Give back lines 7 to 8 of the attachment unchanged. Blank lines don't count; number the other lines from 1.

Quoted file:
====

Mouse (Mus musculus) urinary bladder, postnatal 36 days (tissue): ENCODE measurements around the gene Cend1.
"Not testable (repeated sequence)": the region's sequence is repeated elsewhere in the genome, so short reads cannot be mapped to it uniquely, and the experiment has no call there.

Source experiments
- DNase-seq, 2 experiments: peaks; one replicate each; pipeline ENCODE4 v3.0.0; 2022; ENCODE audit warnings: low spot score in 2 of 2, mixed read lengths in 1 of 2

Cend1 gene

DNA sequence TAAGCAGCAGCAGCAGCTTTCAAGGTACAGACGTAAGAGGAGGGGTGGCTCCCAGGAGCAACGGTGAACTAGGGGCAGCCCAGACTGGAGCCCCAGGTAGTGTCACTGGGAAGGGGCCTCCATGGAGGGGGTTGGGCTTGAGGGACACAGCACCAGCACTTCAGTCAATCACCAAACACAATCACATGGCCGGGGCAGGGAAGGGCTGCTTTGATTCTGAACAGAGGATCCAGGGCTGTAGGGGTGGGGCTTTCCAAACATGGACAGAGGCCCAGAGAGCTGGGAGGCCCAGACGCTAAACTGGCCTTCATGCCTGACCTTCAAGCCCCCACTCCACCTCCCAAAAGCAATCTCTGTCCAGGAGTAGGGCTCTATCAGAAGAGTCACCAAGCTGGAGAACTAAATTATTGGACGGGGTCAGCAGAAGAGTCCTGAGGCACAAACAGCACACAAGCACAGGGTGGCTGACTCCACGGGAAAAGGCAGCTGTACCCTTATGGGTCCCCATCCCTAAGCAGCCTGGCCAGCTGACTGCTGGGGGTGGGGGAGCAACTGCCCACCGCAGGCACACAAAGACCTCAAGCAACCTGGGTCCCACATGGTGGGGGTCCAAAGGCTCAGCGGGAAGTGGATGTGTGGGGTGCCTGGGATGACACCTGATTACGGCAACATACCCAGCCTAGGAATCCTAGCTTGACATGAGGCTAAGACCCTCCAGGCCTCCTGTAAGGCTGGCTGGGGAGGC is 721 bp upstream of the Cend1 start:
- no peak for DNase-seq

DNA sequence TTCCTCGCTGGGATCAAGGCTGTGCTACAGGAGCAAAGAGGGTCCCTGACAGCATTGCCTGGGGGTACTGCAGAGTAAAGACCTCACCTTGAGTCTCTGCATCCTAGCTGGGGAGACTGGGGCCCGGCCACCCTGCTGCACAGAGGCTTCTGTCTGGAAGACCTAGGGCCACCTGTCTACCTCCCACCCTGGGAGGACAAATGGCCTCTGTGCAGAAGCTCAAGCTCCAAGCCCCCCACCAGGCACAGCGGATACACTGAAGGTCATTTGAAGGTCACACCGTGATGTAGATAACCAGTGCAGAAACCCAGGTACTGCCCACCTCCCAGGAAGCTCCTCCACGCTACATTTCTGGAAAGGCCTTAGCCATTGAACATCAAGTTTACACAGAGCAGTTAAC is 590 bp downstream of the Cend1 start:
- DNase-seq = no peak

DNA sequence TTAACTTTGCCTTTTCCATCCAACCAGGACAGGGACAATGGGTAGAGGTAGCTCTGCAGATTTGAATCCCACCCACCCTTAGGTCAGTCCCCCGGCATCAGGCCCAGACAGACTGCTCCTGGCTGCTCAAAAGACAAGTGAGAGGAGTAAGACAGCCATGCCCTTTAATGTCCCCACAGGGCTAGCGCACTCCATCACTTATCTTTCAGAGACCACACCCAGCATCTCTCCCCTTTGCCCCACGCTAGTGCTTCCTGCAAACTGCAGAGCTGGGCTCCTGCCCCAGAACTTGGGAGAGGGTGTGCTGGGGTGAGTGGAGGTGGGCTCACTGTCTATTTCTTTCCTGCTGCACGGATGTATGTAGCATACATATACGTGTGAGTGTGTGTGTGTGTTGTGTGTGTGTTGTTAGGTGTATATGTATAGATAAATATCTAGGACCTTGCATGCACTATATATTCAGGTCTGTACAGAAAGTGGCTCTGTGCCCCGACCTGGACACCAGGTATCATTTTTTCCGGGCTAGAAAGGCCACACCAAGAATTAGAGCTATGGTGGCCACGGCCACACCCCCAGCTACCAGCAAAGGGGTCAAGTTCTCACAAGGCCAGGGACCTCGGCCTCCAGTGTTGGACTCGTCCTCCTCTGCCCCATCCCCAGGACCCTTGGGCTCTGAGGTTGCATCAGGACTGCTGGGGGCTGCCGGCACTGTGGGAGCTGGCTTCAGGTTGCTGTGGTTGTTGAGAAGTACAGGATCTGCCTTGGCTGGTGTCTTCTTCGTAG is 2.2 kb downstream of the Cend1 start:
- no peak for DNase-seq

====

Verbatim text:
- no peak for DNase-seq

DNA sequence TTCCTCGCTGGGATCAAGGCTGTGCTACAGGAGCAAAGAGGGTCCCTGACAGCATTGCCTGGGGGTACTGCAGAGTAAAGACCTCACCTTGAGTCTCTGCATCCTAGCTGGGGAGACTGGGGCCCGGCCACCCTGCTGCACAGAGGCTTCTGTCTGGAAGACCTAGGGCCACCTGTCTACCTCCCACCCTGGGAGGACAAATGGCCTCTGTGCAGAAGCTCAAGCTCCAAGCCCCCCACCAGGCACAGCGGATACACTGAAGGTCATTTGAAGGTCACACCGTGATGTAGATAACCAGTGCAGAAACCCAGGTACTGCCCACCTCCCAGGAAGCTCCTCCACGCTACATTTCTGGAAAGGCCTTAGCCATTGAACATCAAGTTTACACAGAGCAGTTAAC is 590 bp downstream of the Cend1 start: